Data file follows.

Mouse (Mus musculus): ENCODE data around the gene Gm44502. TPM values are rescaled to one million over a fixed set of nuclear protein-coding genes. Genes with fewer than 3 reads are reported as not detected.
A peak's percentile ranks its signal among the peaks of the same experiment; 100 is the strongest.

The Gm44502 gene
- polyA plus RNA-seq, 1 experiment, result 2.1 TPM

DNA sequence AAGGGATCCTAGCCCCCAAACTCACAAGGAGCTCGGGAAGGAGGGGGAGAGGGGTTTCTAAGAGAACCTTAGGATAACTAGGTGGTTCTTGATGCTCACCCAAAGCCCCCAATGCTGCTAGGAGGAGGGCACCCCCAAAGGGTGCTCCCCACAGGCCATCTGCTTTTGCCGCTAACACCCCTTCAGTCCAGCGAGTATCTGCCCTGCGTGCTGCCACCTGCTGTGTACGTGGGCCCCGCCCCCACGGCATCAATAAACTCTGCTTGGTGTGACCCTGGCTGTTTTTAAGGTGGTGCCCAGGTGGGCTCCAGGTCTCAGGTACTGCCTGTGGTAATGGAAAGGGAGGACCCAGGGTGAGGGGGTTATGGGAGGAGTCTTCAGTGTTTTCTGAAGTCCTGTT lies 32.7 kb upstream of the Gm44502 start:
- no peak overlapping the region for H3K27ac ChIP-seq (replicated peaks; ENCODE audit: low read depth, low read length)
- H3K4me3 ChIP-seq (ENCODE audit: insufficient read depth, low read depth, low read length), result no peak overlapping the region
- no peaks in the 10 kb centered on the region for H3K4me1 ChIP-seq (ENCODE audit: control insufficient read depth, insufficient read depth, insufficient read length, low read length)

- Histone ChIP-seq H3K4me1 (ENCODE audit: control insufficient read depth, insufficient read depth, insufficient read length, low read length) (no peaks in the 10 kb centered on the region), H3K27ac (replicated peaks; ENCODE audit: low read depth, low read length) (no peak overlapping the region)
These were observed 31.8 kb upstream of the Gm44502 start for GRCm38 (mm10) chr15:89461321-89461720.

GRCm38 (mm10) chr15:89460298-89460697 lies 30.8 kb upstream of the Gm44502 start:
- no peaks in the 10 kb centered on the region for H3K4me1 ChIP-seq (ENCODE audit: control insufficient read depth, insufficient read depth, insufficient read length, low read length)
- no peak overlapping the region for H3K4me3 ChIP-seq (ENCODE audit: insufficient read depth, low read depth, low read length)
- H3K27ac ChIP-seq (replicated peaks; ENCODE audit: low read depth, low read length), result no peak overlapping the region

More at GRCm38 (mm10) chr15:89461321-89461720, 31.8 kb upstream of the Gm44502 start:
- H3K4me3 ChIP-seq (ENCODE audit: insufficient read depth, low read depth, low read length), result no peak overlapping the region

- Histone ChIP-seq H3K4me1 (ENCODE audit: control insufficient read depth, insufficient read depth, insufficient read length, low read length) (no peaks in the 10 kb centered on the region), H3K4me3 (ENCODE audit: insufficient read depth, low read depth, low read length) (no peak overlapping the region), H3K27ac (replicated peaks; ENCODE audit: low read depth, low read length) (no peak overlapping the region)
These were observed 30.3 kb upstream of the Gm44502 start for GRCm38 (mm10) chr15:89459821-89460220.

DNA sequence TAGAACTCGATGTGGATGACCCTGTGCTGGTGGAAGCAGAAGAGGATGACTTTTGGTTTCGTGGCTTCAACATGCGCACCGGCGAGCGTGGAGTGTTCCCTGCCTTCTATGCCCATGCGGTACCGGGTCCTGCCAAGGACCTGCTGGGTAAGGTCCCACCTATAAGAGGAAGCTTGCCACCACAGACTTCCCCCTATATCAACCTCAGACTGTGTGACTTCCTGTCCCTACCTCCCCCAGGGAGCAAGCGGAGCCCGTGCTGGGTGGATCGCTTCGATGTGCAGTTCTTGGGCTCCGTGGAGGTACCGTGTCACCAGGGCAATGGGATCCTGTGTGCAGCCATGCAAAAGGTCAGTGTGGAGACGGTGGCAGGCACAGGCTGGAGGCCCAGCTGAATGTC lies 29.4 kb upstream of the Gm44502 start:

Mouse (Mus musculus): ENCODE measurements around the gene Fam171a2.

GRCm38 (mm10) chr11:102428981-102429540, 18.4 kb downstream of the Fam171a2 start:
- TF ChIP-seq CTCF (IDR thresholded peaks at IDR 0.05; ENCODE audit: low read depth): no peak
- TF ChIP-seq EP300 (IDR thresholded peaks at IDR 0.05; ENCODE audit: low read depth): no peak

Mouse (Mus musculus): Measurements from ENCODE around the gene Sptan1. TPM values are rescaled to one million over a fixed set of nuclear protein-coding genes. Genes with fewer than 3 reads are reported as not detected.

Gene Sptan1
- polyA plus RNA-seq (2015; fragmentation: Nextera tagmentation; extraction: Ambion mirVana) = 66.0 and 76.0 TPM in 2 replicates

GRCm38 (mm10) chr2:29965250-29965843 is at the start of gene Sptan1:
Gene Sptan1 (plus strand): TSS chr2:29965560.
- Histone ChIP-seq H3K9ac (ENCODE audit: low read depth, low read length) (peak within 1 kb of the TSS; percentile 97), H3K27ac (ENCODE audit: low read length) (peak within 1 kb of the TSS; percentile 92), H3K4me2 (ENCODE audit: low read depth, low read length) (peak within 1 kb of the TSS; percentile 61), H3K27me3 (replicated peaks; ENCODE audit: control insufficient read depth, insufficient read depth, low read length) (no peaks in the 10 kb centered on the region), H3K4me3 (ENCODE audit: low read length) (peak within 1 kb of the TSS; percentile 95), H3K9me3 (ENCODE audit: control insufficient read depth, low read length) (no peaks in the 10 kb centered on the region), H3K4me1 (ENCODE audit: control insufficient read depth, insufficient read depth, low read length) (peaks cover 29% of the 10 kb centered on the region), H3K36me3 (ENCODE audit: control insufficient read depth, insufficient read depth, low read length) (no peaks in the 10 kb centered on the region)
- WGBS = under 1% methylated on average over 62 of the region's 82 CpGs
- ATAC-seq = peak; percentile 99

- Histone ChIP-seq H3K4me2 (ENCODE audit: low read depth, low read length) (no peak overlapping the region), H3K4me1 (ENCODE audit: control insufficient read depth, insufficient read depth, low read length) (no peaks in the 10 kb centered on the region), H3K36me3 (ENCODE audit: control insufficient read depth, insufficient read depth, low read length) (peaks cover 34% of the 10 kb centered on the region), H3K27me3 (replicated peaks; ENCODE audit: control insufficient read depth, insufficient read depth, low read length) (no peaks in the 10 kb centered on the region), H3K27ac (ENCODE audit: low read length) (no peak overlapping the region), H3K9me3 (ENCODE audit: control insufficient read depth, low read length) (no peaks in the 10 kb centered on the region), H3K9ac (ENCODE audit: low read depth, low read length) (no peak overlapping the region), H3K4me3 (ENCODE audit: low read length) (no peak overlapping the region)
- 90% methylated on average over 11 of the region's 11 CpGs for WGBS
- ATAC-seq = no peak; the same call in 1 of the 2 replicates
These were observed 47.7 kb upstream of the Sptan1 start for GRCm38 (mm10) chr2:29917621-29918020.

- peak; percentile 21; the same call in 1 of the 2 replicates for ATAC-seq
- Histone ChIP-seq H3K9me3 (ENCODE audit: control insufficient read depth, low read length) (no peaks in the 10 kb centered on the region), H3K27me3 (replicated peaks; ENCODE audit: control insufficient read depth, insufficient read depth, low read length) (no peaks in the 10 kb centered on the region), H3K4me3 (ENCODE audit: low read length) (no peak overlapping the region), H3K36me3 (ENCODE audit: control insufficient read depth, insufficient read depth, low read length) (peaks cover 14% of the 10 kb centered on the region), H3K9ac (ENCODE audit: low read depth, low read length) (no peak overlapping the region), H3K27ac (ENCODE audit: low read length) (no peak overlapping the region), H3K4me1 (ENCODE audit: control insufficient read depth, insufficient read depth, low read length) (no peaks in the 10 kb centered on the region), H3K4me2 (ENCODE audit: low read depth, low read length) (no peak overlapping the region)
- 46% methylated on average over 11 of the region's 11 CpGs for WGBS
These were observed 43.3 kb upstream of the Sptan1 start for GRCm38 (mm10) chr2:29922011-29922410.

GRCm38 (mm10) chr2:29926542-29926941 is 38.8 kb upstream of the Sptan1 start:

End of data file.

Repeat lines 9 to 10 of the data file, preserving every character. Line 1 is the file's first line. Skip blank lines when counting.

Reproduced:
- Histone ChIP-seq H3K4me1 (ENCODE audit: control insufficient read depth, insufficient read depth, insufficient read length, low read length) (no peaks in the 10 kb centered on the region), H3K27ac (replicated peaks; ENCODE audit: low read depth, low read length) (no peak overlapping the region)
These were observed 31.8 kb upstream of the Gm44502 start for GRCm38 (mm10) chr15:89461321-89461720.